One of the judges of Colombia’s Supreme Court of the Judiciary, Henry Villarraga, is being investigated for allegedly receiving a bribe to vote for a ‘false positive’ suspect’s case to be transferred to a military court, where the suspect could have expected leniency.
For over a year, Colombia’s police had been wiretapping Colonel Robinson Gonzales’ cellphone while investigating the death of two farmers who were allegedly executed by members of the armed forces and presented as guerrilla fighters in 2007. This practice of murdering innocent civilians and dressing them up as enemy combatants to boost reported kills became known as the ‘false positives’ scandal. An estimated 3,900 civilians were killed this way during the mid-2000’s.
The wiretaps allegedly revealed meetings between Gonzales and Judge Villarraga held in a secluded military base in Colombia’s capital city of Bogota. In those meetings, Gonzales appeared to request for his case to be tried in a military court rather than in a civilian court, as he would be more likely to receive a lenient sentence in the military penal system.
The government is currently embroiled in a debate over reforming the military justice system to avoid such bias toward members of the military.
According to the recordings, released by news outlet Noticias Uno on Sunday, the Colonel offered to pay the Judge $200,000 to make the switch happen. When the vote was cast in the high court about transferring Gonzales’ case to the military court, Villarraga was the only judge to vote for the transferral. He is now under investigation.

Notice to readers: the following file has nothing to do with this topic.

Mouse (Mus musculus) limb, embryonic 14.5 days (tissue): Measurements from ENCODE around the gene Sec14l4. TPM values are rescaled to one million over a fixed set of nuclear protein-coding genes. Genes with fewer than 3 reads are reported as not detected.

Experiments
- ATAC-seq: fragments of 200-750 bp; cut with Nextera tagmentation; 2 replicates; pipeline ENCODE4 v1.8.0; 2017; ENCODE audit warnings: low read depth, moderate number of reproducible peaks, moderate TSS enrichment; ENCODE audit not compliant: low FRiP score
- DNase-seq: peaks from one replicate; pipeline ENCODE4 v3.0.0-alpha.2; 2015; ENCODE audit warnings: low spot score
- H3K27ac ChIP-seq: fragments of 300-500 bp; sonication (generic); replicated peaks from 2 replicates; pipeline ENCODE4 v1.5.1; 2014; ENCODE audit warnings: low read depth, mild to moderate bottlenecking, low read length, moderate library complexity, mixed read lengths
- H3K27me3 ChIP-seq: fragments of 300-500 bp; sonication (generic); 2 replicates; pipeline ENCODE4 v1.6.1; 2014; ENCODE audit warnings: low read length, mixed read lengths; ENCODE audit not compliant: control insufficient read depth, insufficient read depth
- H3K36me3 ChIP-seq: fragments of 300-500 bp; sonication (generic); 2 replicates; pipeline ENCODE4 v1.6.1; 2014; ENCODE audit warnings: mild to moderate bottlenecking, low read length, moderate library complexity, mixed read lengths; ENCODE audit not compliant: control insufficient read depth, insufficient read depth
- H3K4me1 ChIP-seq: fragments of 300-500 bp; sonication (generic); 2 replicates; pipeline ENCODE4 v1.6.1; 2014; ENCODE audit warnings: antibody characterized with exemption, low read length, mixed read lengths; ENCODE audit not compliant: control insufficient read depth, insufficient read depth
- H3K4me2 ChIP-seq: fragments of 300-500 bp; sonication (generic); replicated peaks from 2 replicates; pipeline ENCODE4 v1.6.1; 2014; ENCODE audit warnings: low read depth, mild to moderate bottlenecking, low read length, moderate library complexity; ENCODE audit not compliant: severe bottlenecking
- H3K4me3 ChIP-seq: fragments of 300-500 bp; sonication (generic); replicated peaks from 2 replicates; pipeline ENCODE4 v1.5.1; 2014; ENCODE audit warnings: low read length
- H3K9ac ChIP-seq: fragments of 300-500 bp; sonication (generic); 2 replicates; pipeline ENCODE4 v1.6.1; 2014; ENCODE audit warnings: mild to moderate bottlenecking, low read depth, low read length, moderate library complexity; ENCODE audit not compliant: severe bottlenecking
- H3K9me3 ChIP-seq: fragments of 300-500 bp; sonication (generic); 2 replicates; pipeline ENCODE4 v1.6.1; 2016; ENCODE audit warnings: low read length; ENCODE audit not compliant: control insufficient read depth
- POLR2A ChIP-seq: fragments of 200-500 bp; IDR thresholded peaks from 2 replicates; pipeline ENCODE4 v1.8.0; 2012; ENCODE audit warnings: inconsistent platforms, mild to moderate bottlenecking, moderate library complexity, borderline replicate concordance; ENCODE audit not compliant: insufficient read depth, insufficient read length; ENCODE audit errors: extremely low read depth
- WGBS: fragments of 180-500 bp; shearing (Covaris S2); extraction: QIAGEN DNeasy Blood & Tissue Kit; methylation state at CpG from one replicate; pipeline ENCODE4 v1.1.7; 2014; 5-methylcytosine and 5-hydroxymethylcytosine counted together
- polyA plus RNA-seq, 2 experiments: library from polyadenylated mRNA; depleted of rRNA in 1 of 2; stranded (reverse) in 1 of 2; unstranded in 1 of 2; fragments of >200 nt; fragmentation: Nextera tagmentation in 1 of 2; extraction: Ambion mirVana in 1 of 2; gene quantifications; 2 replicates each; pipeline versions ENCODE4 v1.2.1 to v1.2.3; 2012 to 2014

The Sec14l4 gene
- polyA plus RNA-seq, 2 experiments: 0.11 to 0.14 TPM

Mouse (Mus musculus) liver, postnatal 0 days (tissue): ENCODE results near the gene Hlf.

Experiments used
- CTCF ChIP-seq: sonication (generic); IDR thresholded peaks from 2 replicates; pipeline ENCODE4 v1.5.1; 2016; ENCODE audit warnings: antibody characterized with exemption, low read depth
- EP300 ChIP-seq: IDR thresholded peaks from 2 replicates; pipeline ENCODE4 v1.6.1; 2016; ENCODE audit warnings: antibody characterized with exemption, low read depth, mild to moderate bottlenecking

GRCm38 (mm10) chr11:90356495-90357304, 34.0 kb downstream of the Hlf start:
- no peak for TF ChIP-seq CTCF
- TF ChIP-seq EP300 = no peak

“I have never received a single peso to vote for something,” said Villarraga to newspaper El Tiempo after the recordings emerged. He added that he had nothing to hide, saying that his decision on Gonzales was in keeping with hundreds of rulings that he had made in the past on the ‘false positives’ issue. He also claimed that there was no proof that the voice on the recordings was his.
“I cannot be sure that the voice on the tapes is mine, or if they have been edited…But I cannot deny speaking with him because I am a public servant,” he said.
One of Colombia’s four high courts, the Supreme Court of the Judiciary is in charge of managing and enforcing the law within the legal system of Colombia.